Welcome to “The One Thing,” a Businessolver blog series that takes a closer look at our approach to client service and how we embody the key pillars of our business: Perform, Engage, Innovate, and Give Back. A major part of our mission is to delight our clients, and Solvers recommit each day to doing so. “The One Thing” shares insights from Solvers on how they stay true to the mission and motivated to bring it to life in their daily work.
“If you’d have been on our account from the onset, we probably wouldn’t be leaving.”
I admit, hearing it stroked my ego, but it also felt like a swift, Clydesdale kick to the gut.
My team and I had rolled up our sleeves and dug deep to get this client to a state of delight. We were focused; we were committed. Yet, we still failed them. While I was glad we hadn’t caused the original unhappiness, at the end of the day Businessolver had failed to deliver on our brand. And that felt about as great as the consequences that come from binge eating a tub of raw cookie dough and then riding the Tilt-A-Whirl.
When they explicitly told me we could have saved the account if we had acted earlier, that presented valuable feedback and offered an opportunity to reflect on our process and communication strategies. What lessons could be learned to prevent this from happening again? I took three lessons away from this experience that I now practice daily.
- There’s no such thing as a difficult client. Our clients have immense responsibilities, and they care deeply about serving their employees. Unlike us, they also have other responsibilities. So, it’s completely reasonable for them to expect that we care as much as they do and that we’re able to track with them and turn on the same dime. Because of these expectations, it can be easy to label a client with unique needs as “difficult” and once you’ve done this, you’ve failed them.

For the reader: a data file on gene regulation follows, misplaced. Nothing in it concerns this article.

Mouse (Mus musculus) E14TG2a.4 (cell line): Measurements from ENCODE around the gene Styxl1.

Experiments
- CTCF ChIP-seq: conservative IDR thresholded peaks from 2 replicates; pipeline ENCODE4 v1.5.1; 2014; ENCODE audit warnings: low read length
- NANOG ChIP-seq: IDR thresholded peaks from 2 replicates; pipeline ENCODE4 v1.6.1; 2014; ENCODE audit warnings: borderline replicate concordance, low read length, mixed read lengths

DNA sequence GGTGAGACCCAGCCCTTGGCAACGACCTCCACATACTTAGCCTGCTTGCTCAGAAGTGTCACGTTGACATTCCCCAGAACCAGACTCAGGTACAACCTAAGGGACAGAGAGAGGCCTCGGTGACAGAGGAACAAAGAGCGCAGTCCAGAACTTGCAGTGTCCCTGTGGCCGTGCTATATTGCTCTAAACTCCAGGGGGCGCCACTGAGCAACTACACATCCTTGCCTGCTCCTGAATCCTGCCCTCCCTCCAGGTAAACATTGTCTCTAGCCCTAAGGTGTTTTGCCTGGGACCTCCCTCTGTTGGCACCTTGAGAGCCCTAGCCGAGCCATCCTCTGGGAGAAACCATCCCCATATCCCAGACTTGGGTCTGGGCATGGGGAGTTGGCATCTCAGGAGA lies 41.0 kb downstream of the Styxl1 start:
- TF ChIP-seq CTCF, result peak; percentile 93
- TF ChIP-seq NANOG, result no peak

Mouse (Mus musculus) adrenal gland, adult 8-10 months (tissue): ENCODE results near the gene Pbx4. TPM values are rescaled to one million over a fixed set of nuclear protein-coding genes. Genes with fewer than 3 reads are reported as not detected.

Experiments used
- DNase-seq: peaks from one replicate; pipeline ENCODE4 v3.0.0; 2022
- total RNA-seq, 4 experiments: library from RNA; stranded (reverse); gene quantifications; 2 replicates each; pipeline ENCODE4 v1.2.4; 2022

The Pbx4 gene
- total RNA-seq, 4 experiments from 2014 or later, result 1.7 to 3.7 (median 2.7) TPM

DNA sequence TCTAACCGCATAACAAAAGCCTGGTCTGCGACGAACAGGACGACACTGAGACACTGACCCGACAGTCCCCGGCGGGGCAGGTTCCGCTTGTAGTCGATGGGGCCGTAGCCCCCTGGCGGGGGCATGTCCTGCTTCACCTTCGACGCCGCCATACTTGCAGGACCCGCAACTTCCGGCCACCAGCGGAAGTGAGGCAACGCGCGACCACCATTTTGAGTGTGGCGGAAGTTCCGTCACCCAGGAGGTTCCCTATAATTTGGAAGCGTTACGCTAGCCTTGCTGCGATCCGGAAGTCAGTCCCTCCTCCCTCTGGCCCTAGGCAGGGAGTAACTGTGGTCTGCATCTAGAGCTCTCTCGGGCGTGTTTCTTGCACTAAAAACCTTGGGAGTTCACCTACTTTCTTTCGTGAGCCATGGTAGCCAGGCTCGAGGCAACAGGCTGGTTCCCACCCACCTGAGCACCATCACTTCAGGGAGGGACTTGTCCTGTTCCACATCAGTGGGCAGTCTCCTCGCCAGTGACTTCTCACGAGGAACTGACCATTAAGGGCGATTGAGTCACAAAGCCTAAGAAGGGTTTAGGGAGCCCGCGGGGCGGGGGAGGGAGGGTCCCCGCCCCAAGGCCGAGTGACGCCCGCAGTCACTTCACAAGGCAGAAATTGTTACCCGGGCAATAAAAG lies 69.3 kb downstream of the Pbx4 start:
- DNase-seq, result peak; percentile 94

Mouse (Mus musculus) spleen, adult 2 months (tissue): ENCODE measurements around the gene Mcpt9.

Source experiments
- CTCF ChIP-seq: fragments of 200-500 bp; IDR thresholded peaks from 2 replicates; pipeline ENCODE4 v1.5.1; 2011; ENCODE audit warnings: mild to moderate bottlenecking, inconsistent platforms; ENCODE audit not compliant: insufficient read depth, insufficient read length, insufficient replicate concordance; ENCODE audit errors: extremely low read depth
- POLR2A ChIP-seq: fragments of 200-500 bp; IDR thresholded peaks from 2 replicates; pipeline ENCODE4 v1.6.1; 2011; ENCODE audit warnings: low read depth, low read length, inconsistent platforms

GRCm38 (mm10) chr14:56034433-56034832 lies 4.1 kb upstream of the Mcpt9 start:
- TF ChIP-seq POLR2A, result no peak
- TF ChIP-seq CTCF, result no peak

When a client is labeled as such, a problem arises, it’s natural to lay the blame on them for being difficult rather than own the reality and deliver value in spite of any challenges. The ego loves to point the finger at others and never at itself. It’s impossible to empathize with people when you accept the stories you or others create about them, such as labeling them difficult.
It’s important not to fall into this trap. There is no such thing as a difficult client, only clients with needs.
- Trust is key to success. Everything we do is built on trust. Clients choose Businessolver because they trust us to deliver great service and value and believe we’ll take care of their employees. This trust should never be taken lightly.
It’s important to recognize these are significant responsibilities and ones we should take pride delivering on. We’re not here to manage our clients, but rather to support and provide expert service to them. When you see your role this way, it puts a muzzle on the ego and allows you to be grateful for the opportunity. It demonstrates to your clients that you have their best interests in mind.
- Ownership is everything. Ownership is the secret sauce of success. It prevents you from feeling like the victim. It requires you to accept that you have the power to succeed, along with the responsibility for failure. If you’re the owner, when something doesn’t go as expected, you have to recognize you had a hand in it. Ownership drives action towards resolution faster. It strips the stories away and makes you face reality in all its glory. Own your successes and welcome them in as gifts and learn from them.
It’s not fun losing a client. It can keep you up at night. It might seem easier to come up with some excuses for why something went south and move on. Luckily, failures are few and far between, and that’s why it would be inconceivable to let that failure go to waste. Nobody enjoys failure, but I’ve learned to embrace mine, when it happens, for what it can teach me.
This is why I love working at Businessolver. We’re not perfect, and we don’t pretend to be. But we are committed to working hard at being better than we were yesterday. Those I admire have shown me that failure is nothing more than an opportunity to deliver on our promise.